Gov. Janet Mills on Thursday launched a $10 million grant program for Maine transportation and border businesses hit hard by the prolonged closing of the American border to Canadians.

In announcing the plan, Mills also urged federal officials to reciprocate Canada’s decision to reopen its border to vaccinated Americans, which took effect Monday. Federal officials said they will review this month the border closing, which has been in place since March 2020, and decide in about 10 days whether to lift it or leave it in place.

Businesses in border towns said Thursday that the closing has hurt them in financial and other ways, and that they would be looking into the grant program.

Mills said the grant program is aimed at Maine charter transportation businesses statewide and most businesses that are open to the public within 25 miles of a U.S.-Canada border crossing.

“Maine’s border businesses rely on tourism from our northern neighbors to make ends meet, but with the federal government’s unfortunate decision to extend the border closure, traffic from Canada will continue to be limited,” the governor said in a statement.

Mills said she hopes the grants, of up to $100,000 each, will provide relief to hard-hit businesses. The money can be used to cover expenses such as payroll, rent or mortgage payments, utilities, operating expenses, inventory costs, the purchase of personal protective equipment and other business-related equipment.

Grants to businesses that have not previously received coronavirus relief funds will be given priority, state officials said.

Mills said Maine is using $10 million in federal coronavirus relief funds for the grants. Aid for businesses that operate charters, land and sea excursions, cater to sightseers or operate in ports and harbors will be available statewide and will be based on the particular impact of the border closing on those business, administration officials said.

Grants will also be available for retailers and restaurants within 25 miles of a border crossing because many Canadians used to cross the border to shop at those businesses.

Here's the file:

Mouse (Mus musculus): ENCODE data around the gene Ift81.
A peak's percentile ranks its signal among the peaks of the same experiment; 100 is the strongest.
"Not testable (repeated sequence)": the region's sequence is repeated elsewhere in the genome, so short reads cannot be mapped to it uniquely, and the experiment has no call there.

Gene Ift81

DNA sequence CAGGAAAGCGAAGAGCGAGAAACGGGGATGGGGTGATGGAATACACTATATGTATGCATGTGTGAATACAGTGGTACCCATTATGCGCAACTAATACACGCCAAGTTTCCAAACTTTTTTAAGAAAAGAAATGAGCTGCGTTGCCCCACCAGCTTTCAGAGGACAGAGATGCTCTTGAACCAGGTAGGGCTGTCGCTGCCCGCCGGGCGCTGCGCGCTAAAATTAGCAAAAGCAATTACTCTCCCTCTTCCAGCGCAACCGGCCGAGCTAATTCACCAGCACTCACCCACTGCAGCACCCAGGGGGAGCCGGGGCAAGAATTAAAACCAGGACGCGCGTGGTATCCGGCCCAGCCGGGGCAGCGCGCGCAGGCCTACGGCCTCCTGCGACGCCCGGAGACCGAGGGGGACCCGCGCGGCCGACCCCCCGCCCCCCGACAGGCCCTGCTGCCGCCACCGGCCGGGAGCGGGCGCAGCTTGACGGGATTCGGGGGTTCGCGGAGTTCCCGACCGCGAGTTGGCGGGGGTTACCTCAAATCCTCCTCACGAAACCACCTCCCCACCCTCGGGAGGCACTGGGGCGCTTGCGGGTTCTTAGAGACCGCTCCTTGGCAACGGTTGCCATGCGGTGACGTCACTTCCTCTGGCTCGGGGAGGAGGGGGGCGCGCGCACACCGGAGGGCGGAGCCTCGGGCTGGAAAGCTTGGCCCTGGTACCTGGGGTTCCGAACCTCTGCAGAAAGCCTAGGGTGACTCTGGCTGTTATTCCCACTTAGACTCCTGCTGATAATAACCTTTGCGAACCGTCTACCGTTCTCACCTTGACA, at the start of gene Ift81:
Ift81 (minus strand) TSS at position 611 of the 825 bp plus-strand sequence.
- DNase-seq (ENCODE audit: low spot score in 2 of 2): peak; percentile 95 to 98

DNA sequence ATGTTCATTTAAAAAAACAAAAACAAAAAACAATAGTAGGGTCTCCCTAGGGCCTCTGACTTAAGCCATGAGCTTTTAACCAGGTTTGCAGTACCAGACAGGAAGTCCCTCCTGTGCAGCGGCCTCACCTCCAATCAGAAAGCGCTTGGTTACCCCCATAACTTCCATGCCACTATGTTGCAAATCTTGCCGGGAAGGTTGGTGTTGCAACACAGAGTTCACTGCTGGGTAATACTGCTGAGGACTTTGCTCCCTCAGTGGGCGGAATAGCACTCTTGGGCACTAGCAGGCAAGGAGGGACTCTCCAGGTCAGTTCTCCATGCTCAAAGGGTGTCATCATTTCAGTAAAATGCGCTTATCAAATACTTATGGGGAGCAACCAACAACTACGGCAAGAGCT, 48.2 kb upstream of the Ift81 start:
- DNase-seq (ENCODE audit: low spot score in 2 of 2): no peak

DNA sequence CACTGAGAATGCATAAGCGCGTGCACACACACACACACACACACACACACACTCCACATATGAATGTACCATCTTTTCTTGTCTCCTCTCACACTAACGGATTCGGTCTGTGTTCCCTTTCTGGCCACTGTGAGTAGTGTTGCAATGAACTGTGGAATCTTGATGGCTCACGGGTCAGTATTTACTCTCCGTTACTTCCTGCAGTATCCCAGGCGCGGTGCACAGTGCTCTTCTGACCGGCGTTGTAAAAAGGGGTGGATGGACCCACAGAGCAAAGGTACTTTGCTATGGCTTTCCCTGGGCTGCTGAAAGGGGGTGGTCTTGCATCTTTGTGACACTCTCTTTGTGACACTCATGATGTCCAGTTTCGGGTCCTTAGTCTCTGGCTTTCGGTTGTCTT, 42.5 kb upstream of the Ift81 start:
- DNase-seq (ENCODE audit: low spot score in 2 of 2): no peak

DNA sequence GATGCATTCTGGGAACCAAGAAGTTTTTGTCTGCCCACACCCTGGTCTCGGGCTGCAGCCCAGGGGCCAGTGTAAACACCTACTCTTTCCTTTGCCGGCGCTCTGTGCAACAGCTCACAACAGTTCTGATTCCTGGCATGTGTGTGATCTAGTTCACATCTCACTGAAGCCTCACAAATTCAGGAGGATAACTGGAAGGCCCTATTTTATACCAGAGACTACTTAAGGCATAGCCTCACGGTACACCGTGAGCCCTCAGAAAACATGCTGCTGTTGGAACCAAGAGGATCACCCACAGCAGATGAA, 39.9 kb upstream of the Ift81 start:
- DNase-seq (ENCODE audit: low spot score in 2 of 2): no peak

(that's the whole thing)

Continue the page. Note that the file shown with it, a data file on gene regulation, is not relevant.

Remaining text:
Michael McFadden, who manages a variety store in Lubec that is owned by his brother, said business from Canadians who live nearby on Campobello Island has been off since the pandemic led to the border closings.

“Our Canadian funds are down a lot,” he said, even though Canadians are still allowed to cross into the United States for essential items. Since there are no gas stations on Campobello, he said, many Canadians come across the border to fill up, but their stays are brief and they have cut back on spending.

For instance, McFadden said he used to have a thriving pizza trade is his store due largely to Canadian customers, but that dropped off so much with the border closing that he no longer makes pizza.

Business ties between Lubec and Campobello Island mean a lot to those on both sides of the border, as do emotional connections, said Carol Dennison, chair of the Lubec Board of Selectman and operator of DownEast Charter Boat. Her boat tours take passengers around Passamaquoddy Bay, including – when the tide is right – Old Sow, the largest whirlpool in the Western Hemisphere.

“We are integrally involved with Campobello Island,” Dennison said. “They are our brothers and sisters.”

Dennison said the tour boat didn’t operate last year due to the pandemic, and that she’s missed Canadian customers since restarting the operation in June.

“We don’t see any buses going through anymore,” said Dennison, who plans to investigate to see whether her business might qualify for a grant.

Aid would also be welcome in Madawaska, where cross-border business plunged after the pandemic hit, said Sharon Bouchier, executive director of the St. John Valley Chamber of Commerce.

“We have lost so much during COVID and with the (Edmundston-Madawaska) bridge still being closed, it would definitely help,” she said

The border closing led many in Madawaska to realize just how interdependent their town was with Edmundston, New Brunswick. For instance, she said, Madawaska has no dry cleaner, so people would take their clothes to the dry cleaner in Edmundston, something they’ve been unable to do with the border closed.

Bouchier said Madawaskans also realized that they like the Chinese food in Edmundston better than the food in Maine, and vice versa.

The cross-border business maintained by the exemption allowing Canadians to come to the United States for essential items has helped some, she said, but American business owners learned they needed to help one another get through the prolonged border closing.

“The town is very supportive and the merchants sort of hung together,” Bouchier said.


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